New Album Review

‘Just Another Thing’ isn’t just another thing…

While The Grayces aren’t well known here on the east coast, in the Music City, they’re music news.  Since the release of their 7" EP last year, they’ve been playing all over Nashville and touring the Midwest including venues in Chicago. And all those shows have earned them some real street cred. This year they’ve been asked to play the “Nobody’s Vault But Mine” Festival at Nashville’s Mercy Lounge, May 28-30. The festival is a Third Man Records fan appreciation event and will also include music from big names like Dan Sartain, PUJOL, Dex Romweber Du0, and The Ettes.

This morning, April 14, The Grayces gave a teaser of what’s to come for them besides their appearance at “Nobody’s Vault But Mine.”  They debuted their first official music video for their new single, “Just Another Thing.” With their association with Third Man Records acts you might expect the raw garage rock sound which assaults your ears as soon as the video begins, but what you might not expect is the perfect convergence of influences that make The Grayces so unique. Like a journey back in time, 80s pop-punk, 70s art rock, and the sarcasm of 60s British punk blend together in a simple mixture of head-banging rock that’s not nearly as simple as it seems. Lead singer Iz Stone’s ability to go from Pat Benatar to Grace Slick to Joe Strummer and back again in under 3 minutes is astounding and might be exhausting if it weren’t for the band’s keen understanding of when to let loose and when to pull back.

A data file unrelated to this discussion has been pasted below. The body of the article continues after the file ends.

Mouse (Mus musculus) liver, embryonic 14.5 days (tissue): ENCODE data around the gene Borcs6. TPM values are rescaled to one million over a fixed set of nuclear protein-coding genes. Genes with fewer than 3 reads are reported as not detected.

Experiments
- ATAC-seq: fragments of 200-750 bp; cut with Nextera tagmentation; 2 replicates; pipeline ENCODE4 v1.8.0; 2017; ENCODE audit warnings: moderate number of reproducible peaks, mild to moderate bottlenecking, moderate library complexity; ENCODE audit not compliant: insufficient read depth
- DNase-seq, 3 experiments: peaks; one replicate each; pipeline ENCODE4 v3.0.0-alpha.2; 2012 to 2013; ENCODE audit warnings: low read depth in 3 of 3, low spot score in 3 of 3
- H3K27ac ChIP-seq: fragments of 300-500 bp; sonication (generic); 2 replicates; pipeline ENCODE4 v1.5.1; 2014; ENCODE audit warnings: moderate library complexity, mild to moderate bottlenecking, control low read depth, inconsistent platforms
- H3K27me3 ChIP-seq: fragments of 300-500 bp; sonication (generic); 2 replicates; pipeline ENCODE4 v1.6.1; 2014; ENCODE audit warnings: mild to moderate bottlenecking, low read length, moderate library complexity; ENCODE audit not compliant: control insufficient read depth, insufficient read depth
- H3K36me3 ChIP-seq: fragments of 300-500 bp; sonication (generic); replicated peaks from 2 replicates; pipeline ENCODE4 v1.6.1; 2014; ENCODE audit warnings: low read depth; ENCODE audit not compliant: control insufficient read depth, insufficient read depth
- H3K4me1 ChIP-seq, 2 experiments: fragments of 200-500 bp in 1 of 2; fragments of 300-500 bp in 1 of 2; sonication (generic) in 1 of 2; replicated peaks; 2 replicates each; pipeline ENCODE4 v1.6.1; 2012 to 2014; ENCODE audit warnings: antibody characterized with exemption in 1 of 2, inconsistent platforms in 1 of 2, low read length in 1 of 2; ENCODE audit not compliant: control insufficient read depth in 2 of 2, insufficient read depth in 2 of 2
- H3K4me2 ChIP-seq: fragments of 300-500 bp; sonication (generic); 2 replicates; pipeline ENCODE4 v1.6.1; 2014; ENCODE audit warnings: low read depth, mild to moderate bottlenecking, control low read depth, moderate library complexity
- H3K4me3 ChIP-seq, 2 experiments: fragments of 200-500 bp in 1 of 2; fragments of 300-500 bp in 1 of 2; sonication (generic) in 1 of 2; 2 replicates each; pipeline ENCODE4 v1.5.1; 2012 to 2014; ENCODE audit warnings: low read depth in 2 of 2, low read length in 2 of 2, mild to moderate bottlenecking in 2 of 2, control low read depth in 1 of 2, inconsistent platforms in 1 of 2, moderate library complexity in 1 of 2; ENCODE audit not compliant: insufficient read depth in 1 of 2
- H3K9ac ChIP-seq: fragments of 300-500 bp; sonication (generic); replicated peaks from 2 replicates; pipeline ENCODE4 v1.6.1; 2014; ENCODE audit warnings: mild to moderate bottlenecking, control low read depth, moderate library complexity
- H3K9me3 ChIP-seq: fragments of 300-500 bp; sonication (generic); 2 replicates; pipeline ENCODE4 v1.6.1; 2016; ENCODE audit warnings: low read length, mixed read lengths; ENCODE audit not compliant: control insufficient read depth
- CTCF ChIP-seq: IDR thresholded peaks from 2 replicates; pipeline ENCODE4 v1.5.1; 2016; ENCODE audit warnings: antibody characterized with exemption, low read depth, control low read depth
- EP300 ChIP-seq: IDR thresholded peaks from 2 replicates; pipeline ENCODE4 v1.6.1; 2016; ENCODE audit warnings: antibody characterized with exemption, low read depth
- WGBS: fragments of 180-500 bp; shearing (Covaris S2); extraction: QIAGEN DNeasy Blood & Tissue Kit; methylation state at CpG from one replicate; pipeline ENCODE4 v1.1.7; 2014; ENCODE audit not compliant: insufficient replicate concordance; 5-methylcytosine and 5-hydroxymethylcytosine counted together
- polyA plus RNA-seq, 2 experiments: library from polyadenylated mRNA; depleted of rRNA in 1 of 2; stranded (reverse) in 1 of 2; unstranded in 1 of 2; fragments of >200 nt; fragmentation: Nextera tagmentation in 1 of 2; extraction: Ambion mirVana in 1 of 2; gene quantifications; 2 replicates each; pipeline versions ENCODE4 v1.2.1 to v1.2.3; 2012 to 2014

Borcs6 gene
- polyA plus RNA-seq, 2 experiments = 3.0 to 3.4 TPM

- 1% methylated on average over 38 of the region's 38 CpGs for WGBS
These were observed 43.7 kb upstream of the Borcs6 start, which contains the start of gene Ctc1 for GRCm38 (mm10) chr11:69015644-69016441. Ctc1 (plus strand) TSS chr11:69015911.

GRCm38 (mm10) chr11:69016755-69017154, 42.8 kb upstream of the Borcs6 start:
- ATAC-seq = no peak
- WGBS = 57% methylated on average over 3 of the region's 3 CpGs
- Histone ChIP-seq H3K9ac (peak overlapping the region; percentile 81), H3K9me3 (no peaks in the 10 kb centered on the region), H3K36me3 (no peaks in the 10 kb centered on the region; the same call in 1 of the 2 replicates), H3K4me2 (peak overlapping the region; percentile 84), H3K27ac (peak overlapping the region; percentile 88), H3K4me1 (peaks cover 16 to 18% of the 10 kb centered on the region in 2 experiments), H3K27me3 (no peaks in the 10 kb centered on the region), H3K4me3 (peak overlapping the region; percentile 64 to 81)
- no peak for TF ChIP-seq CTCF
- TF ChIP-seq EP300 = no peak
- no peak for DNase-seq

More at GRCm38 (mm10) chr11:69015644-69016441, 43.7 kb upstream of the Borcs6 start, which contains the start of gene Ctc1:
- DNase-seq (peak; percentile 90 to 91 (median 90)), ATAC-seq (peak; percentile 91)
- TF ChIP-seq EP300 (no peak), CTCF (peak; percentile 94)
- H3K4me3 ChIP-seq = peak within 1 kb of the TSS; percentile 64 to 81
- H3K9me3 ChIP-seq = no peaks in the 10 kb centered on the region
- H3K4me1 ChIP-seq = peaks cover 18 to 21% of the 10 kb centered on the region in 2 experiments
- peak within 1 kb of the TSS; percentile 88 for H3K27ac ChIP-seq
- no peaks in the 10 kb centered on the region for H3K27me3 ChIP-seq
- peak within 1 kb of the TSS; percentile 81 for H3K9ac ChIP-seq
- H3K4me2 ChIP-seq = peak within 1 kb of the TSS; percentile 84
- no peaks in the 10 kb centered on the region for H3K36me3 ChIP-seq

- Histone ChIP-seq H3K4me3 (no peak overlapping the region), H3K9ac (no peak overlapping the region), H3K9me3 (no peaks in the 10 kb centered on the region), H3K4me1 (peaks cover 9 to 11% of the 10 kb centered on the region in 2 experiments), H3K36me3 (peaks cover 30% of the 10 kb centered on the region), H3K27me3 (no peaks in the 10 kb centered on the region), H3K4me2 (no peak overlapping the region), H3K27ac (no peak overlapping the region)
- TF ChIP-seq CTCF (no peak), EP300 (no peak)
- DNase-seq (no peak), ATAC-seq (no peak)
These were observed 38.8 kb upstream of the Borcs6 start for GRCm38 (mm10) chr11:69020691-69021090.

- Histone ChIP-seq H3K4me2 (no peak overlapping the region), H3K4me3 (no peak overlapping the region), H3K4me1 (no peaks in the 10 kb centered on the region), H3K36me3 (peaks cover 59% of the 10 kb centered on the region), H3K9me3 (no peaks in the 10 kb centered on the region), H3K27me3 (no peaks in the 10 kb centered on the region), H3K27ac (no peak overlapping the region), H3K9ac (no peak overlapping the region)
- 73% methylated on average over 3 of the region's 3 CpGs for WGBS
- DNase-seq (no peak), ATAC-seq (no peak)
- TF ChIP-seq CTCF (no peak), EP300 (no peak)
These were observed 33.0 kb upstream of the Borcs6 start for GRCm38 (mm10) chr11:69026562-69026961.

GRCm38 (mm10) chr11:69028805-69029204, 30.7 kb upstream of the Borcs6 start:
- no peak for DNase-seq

Sound amazing? I think it is. Granted, this isn’t for fans of moody alt rock, synthy dance music, or the folk-mania that’s been sweeping indie music, but if you like rock’n’roll, give your ears a treat and check out the brand new music video for “Just Another Thing” below.

“Just Another Thing”

Non-Music News

Nashville needs your help

Many of you may have heard about the recent flooding in Nashville, Tennessee due to torrential rains.  While the rains have come and gone, the water still hasn’t.  I visit Nashville frequently to see friends and can’t help thinking now, seeing pictures of flooded streets, how I was just there last in October.  Fortunately, my friends are fine; however, many individuals and businesses in Nashville are not.  Places I saw just six months ago are now awash with muddy floodwater.  The Grand Ole Opry has had to relocate temporarily, and Vanderbilt University has had to postpone their exams.

Nashville is Music City, USA, and it is disheartening to think what might be lost if they don’t receive the help they so desperately need.  Clean-up will undoubtedly take time, but it is important that we remember our neighbors to the west and do what we can so they can get back to making music and everyday life as soon as possible.  If you’re looking for ways to help, you can contact Hands On Nashville or the Middle Tennessee Red Cross.  Nashvillest also has information on their website about ways to help as well as resources for victims in case someone you know or love was affected.